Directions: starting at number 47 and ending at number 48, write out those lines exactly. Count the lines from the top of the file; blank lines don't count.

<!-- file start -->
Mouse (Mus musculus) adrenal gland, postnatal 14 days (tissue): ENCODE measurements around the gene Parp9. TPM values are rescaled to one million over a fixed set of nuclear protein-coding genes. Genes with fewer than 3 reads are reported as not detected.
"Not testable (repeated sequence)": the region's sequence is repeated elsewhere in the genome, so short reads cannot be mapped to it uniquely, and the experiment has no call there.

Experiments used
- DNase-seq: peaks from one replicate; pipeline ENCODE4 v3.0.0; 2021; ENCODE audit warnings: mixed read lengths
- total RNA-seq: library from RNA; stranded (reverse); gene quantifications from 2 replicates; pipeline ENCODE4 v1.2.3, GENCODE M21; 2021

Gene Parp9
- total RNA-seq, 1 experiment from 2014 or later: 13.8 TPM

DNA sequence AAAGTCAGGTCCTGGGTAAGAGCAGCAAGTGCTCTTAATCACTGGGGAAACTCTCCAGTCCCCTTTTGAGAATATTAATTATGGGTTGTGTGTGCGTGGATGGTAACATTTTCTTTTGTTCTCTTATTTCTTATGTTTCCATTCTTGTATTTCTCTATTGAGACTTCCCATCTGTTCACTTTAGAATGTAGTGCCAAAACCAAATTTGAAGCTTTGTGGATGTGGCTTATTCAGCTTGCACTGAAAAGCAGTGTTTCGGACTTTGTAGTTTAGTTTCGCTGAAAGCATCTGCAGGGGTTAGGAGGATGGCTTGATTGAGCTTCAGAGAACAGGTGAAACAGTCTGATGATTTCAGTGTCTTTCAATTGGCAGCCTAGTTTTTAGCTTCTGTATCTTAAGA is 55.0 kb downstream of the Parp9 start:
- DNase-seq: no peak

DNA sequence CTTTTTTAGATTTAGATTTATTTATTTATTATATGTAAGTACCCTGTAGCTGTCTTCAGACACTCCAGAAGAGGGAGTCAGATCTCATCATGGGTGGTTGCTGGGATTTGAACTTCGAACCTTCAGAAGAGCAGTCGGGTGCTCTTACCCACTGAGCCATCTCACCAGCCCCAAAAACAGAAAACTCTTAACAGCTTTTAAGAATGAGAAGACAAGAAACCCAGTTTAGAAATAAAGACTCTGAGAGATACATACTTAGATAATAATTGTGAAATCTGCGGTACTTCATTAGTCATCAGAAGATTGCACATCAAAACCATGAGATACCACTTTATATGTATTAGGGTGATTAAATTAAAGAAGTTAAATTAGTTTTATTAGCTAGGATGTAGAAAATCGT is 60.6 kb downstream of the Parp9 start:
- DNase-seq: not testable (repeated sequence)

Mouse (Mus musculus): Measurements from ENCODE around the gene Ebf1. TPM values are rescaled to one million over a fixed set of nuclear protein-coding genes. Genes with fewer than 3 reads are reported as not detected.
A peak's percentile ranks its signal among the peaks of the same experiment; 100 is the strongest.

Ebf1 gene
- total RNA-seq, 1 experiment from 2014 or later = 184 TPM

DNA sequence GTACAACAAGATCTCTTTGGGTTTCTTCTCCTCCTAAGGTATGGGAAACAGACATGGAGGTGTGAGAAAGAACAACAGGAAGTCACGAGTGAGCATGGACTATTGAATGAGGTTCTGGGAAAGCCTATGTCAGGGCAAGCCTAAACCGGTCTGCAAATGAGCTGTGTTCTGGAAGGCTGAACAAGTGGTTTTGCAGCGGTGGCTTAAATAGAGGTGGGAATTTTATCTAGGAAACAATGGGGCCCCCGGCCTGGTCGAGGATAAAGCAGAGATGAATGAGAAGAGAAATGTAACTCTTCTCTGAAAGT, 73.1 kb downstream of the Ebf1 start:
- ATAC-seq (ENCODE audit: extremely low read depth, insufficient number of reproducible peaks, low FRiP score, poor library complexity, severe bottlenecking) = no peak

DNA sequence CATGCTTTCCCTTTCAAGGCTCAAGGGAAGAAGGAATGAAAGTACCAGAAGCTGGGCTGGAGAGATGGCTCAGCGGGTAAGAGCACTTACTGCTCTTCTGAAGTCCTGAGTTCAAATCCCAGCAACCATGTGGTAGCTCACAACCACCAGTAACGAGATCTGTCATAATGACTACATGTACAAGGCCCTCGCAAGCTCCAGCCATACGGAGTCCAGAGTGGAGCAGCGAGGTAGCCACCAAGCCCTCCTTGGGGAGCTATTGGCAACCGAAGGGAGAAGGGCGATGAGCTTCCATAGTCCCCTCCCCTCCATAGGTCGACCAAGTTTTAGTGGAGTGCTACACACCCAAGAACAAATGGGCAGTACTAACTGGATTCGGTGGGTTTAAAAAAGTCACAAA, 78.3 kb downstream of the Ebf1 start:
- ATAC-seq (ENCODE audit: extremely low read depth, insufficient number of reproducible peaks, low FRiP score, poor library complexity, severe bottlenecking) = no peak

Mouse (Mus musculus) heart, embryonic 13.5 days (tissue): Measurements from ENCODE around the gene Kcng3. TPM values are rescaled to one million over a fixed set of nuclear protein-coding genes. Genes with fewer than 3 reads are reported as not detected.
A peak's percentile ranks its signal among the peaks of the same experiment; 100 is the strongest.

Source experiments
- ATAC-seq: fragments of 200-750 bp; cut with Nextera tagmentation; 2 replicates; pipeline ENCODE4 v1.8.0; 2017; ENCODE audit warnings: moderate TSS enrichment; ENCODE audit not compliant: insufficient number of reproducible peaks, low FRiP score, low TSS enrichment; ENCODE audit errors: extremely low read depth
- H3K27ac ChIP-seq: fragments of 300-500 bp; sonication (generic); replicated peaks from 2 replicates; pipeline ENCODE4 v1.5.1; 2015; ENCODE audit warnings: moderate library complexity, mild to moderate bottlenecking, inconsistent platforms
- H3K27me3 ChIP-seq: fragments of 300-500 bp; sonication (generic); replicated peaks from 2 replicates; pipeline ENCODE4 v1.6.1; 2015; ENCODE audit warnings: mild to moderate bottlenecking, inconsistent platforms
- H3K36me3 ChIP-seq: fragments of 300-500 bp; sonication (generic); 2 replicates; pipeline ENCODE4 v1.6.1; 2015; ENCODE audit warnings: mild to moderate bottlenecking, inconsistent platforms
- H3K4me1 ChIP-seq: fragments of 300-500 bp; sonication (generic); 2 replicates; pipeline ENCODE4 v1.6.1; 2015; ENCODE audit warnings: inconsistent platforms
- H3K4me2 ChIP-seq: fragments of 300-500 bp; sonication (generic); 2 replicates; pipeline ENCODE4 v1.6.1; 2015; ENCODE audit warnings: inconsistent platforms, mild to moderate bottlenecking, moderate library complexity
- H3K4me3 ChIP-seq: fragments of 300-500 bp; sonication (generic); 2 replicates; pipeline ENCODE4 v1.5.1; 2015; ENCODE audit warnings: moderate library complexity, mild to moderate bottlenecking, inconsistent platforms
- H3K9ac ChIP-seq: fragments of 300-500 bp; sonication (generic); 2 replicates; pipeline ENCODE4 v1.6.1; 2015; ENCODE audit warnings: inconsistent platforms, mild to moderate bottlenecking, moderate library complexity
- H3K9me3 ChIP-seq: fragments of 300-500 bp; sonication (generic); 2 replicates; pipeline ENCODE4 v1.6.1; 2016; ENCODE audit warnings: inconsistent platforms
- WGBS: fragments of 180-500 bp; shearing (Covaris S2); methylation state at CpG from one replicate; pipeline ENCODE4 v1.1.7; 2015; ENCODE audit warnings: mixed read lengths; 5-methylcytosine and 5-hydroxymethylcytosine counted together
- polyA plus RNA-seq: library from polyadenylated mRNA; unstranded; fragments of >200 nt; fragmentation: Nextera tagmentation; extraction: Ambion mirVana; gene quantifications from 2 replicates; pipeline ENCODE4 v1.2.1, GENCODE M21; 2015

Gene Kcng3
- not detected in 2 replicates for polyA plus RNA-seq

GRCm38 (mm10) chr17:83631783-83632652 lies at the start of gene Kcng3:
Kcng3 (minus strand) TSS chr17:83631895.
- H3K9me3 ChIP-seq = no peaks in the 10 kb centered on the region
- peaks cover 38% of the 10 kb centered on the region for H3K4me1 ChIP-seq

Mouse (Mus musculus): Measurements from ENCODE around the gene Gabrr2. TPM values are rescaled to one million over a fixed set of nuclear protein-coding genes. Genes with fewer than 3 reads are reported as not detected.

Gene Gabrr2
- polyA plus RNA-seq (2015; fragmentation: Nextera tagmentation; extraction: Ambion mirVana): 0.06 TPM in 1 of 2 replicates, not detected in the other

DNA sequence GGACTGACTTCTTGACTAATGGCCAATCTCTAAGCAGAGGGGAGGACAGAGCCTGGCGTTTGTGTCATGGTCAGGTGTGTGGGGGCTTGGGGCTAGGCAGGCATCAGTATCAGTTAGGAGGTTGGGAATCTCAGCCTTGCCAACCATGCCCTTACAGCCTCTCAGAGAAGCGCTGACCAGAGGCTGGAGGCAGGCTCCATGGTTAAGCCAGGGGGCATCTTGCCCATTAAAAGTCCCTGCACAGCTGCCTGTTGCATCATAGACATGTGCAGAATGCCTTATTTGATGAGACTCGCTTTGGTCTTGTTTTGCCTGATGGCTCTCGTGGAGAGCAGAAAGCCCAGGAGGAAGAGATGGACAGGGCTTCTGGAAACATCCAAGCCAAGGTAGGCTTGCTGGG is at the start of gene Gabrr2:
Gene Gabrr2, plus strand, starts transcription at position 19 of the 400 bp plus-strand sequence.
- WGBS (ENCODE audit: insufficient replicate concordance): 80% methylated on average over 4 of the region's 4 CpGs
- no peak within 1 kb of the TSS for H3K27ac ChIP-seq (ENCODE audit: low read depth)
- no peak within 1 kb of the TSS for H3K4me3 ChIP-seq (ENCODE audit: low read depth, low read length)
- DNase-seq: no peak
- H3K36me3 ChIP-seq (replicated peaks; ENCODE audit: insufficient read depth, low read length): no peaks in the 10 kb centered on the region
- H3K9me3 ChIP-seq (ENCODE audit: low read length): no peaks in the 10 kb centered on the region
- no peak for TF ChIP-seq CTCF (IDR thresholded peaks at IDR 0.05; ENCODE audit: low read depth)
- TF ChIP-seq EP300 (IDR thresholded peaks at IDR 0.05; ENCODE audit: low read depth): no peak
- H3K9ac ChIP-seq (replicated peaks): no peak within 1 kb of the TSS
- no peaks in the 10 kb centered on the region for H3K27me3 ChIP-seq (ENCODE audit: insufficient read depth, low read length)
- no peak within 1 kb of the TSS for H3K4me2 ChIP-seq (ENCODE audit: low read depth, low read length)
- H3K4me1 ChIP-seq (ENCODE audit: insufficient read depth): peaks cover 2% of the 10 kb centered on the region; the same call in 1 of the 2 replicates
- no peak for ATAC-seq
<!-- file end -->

- no peak within 1 kb of the TSS for H3K4me3 ChIP-seq (ENCODE audit: low read depth, low read length)
- DNase-seq: no peak